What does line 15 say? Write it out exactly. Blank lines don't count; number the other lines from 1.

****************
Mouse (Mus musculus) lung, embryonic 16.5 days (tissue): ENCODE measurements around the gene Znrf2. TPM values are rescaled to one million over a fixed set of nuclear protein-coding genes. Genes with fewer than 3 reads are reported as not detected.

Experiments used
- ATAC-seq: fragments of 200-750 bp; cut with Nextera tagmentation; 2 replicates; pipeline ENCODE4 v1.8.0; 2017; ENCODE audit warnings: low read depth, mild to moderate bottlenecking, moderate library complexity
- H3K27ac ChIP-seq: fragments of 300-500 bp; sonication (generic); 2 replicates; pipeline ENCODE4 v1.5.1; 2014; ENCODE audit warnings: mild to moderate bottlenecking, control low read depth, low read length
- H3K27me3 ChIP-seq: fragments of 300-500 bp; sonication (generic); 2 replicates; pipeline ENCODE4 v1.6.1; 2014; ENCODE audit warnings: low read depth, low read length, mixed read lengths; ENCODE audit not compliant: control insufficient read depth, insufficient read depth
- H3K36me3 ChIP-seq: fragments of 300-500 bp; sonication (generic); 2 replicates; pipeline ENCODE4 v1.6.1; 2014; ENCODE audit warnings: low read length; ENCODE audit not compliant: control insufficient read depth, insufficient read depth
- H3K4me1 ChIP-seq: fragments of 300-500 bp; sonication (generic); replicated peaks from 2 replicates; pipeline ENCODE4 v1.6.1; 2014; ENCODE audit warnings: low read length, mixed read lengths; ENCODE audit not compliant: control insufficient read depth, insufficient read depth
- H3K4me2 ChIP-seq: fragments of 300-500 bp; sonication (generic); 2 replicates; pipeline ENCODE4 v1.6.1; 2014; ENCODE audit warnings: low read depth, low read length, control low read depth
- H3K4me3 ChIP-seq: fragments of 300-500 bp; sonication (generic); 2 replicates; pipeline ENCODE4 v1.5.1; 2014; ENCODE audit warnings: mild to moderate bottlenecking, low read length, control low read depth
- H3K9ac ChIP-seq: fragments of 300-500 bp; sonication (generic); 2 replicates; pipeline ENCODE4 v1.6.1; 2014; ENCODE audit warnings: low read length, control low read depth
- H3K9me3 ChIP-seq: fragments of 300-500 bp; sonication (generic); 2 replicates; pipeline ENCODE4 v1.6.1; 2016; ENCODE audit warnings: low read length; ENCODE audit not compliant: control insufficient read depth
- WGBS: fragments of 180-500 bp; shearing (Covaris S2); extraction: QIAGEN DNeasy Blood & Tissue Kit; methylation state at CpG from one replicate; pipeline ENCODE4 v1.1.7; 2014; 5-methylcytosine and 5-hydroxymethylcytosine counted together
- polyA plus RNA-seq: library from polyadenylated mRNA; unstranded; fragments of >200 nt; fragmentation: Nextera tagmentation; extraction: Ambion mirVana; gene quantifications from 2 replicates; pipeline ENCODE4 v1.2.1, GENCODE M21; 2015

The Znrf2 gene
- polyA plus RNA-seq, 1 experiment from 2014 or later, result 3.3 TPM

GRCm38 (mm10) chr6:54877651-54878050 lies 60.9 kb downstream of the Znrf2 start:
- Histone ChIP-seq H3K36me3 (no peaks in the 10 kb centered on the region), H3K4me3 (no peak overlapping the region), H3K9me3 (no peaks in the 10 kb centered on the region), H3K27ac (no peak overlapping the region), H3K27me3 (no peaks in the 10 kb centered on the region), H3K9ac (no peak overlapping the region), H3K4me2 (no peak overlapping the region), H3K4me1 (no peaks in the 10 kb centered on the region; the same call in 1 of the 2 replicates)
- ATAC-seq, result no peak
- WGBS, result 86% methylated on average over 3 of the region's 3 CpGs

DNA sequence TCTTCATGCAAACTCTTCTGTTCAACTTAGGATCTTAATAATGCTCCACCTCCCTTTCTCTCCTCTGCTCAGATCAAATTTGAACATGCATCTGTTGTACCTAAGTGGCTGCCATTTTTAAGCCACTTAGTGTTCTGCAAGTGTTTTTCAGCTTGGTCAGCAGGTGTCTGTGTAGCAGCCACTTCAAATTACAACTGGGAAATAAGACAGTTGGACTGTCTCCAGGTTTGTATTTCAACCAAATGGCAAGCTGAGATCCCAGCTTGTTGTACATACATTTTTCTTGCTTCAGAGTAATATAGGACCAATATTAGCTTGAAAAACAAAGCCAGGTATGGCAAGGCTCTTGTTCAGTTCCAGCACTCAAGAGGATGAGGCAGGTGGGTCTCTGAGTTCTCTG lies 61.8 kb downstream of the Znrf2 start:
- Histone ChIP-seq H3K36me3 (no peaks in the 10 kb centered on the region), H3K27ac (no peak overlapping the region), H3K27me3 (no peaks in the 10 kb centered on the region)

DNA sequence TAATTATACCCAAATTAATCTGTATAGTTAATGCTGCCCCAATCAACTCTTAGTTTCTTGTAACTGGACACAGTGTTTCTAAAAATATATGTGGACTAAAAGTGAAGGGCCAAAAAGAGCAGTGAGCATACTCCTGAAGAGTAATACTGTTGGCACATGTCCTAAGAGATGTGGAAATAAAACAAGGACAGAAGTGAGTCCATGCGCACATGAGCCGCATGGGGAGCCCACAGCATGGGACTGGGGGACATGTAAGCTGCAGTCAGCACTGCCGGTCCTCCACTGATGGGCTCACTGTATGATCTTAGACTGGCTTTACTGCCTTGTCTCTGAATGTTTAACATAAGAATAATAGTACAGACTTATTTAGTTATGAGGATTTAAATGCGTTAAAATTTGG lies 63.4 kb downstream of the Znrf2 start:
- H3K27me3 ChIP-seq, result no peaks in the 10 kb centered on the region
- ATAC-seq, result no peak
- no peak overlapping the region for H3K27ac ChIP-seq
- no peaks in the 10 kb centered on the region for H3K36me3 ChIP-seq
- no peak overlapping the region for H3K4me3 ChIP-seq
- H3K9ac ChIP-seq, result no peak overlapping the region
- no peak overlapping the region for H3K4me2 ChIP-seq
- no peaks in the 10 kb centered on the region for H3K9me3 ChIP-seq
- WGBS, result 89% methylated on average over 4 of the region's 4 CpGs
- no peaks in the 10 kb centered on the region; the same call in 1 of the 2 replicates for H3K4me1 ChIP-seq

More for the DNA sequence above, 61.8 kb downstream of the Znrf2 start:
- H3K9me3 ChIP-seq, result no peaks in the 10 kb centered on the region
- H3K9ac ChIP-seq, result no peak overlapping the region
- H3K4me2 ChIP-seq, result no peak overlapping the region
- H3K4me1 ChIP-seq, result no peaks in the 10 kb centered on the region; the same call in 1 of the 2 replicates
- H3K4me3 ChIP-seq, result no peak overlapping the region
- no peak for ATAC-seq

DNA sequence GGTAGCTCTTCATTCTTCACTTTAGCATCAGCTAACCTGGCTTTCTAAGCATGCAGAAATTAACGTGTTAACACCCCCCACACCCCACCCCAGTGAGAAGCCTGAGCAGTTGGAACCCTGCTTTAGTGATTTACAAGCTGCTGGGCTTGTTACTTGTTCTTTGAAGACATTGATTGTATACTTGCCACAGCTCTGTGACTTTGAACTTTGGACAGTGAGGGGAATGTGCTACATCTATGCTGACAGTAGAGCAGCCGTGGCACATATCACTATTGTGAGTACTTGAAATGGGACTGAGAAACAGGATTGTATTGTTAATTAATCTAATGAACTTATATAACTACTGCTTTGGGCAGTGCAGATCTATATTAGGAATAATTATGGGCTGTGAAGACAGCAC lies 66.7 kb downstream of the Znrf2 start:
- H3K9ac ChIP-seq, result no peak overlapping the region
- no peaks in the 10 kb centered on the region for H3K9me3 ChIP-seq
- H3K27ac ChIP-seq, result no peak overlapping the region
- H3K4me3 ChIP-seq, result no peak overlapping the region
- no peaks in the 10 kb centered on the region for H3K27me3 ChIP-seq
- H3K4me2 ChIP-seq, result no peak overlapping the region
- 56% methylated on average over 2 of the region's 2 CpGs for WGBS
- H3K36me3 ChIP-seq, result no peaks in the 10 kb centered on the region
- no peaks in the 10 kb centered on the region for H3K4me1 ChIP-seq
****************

- polyA plus RNA-seq, 1 experiment from 2014 or later, result 3.3 TPM